When Anuszkiewicz's Centered Squares were first shown in 1979, veteran critic John Gruen used his review in ARTnews to place the new works in context: 'Of the American artists who rose to prominence during the Op art movement of the early 1960s, Anuszkiewicz is perhaps the only one to have held fast to his vision,' adding, 'In England, Bridget Riley has also done so.'3 Still ahead were the Temples and Translumina — two major series of the artist's maturity, in which the color auras evoke a shimmering spirituality.

Anuszkiewicz belongs to the small number of great artists who construct their life's work with all the hallmarks of a series: lucidity, progress, and, above all, depth. Like his mentor Josef Albers, like Piet Mondrian — like Giorgio Morandi, just to name a representational painter — Anuszkiewicz focuses his vision on the limitless possibilities of a single theme. In his case, the theme is not a single motif, but an insistence on color.

There was a point in my work in '65 when people said the difference between Anuszkiewicz's work and Albers' work is that the image is the same in Albers' work and the color changes, and in Anuszkiewicz's work the colors remain the same and the images change.'4

The comparison was apt enough, at least in 1965, shortly after which Anuszkiewicz proceeded to experiment with fixed compositions, especially in the two series, Portals and Centered Squares.

For modern painters, color was the last frontier. in the second quarter of the nineteenth century, J.M.W. Turner pushed the limits on the expressive force of isolated color. In 1839, a French chemist named Michel Eugene Chevreul published his treatise on the vibrant interaction of the complementary pairs, red-green, orange-blue and yellow-violet. Twenty-five years later, the Impressionists were profoundly influenced by Chevreul. Monet rejoiced in the complementaries' tendency to reinforce each other, painting red poppies in green fields. it was in this vein that van Gogh, after painting the night cafe in Aries, explained to his brother Theo, "I tried to express the terrible passions of humanity by contrasts of red and green."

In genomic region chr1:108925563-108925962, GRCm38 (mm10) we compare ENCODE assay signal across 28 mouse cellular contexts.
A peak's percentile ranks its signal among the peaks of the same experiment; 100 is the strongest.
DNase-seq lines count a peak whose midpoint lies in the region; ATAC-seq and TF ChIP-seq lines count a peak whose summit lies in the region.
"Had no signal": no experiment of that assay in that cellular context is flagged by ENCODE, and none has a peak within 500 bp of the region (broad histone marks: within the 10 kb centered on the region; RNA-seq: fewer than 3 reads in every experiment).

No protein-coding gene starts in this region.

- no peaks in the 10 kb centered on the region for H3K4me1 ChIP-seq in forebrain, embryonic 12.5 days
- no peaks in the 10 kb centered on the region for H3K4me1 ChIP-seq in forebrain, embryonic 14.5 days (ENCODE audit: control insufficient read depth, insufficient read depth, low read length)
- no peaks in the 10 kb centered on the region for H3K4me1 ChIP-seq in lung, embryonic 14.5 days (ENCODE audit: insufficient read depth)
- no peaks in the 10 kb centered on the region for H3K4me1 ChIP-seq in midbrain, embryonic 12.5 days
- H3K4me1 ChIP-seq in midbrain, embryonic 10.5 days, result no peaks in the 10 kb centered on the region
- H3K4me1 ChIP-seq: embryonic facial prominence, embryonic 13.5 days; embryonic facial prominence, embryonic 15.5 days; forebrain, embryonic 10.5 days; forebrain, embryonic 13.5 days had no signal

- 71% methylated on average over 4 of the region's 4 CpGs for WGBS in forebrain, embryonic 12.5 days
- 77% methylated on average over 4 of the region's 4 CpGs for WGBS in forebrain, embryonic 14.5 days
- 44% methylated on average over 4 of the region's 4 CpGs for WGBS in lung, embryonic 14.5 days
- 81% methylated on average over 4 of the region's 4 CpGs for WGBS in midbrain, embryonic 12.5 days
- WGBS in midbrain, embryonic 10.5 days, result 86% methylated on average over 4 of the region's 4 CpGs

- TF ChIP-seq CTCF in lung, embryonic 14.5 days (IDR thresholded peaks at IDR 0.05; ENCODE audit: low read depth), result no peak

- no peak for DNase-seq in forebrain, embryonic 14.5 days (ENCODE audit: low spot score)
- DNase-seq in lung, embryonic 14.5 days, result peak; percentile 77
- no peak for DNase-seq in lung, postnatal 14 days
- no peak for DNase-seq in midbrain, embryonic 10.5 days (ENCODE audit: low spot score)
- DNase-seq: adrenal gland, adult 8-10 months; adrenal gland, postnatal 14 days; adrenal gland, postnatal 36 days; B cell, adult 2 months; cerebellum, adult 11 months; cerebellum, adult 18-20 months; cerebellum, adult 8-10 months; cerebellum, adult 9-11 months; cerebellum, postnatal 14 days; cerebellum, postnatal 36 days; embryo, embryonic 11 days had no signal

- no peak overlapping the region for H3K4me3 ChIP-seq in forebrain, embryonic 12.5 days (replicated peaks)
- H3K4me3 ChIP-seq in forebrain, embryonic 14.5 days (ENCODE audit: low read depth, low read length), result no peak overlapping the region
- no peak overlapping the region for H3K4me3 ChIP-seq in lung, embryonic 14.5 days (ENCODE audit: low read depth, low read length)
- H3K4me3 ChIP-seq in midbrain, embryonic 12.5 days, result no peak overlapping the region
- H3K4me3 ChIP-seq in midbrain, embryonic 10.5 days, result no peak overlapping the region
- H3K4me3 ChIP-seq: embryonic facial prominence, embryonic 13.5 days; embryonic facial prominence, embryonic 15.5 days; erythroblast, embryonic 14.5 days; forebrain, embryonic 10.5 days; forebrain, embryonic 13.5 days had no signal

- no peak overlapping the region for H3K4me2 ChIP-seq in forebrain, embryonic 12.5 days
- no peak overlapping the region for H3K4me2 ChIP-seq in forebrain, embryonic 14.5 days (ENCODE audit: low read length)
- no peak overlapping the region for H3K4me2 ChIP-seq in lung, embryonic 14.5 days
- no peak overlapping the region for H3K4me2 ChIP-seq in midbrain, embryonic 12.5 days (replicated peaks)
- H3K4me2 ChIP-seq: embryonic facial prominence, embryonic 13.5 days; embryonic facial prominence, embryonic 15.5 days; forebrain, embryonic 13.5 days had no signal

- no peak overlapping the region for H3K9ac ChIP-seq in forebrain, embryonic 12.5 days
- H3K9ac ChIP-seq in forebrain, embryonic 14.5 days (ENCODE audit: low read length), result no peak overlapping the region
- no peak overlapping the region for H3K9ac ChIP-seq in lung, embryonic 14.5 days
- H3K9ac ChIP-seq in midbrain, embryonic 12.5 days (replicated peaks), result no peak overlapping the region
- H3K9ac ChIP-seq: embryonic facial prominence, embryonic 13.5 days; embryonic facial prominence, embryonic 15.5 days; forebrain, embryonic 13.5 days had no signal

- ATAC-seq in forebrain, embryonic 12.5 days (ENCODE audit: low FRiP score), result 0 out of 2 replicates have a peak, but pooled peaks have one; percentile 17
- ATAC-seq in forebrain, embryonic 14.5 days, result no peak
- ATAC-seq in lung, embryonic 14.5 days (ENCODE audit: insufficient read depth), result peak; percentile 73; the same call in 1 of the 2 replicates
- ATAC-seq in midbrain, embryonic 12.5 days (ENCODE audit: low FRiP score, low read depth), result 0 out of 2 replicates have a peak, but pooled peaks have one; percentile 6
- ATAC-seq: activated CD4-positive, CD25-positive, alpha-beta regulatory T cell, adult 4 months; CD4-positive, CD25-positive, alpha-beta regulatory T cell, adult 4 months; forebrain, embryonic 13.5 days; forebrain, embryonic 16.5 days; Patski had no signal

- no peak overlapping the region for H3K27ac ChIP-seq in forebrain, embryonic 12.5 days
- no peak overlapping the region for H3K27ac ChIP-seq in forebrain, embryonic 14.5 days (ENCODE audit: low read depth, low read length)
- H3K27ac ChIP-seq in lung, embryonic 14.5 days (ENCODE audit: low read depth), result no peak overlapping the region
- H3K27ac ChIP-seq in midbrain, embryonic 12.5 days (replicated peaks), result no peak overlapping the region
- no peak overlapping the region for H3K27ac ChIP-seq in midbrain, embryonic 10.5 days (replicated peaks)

Georges Seurat evolved a system. An honorary founding father of Op art, Seurat painted dots in colors he knew would dissolve, or 'optically mix' in the eyes of the beholder. The Fauves, and especially Matisse, took the next step, severing color's dependence upon naturalness. After World War II, the Abstract Expressionists liberated color once and for all from representation. Mark Rothko aspired to paint tragedy in brooding tones of purple. Coming out of the show of Turner's late landscapes at the Museum of Modern Art, Rothko quipped, "He learned a lot from me."

Anuszkiewicz was a moving force behind the changing of the guard that took place in American painting at the close of the 1950s. After ten intensive years of achievement, the works of Pollock, Rothko and de Kooning spoke for themselves, and mainly, it seemed to the next generation — about themselves. Abstract Expressionism was the most personal and emotional of styles; its 'raw, rash and rapid' brushwork filled the canvas like a huge signature.5 An art movement has ended, as one critic put it, when it no longer attracts the best young talent."6 The painters who, like Anuszkiewicz, came of age around 1960 — Ellsworth Kelly, Roy Lichtenstein, Kenneth Noland, Frank Stella and Andy Warhol, to name a few — were strongly contrasting personalities united in their determination to go in an opposite direction. Theirs was the first generation of artists to respond to the brave new world of the mass media, which dawned for most Americans as they watched the Rome Olympics live on television interrupted by commercials. it wasn't a personal way of seeing, but it was going to be pervasive. Some of these artists spoofed the new consumer culture, others ignored it. All of them responded to the arresting colors and hard edges of its graphic design. instead of looking inward, this generation elected to address themselves to a universal audience: the unbinking global eye.

Asked for a statement for the Americans 1963 exhibition at MOMA, Anuszkiewicz replied,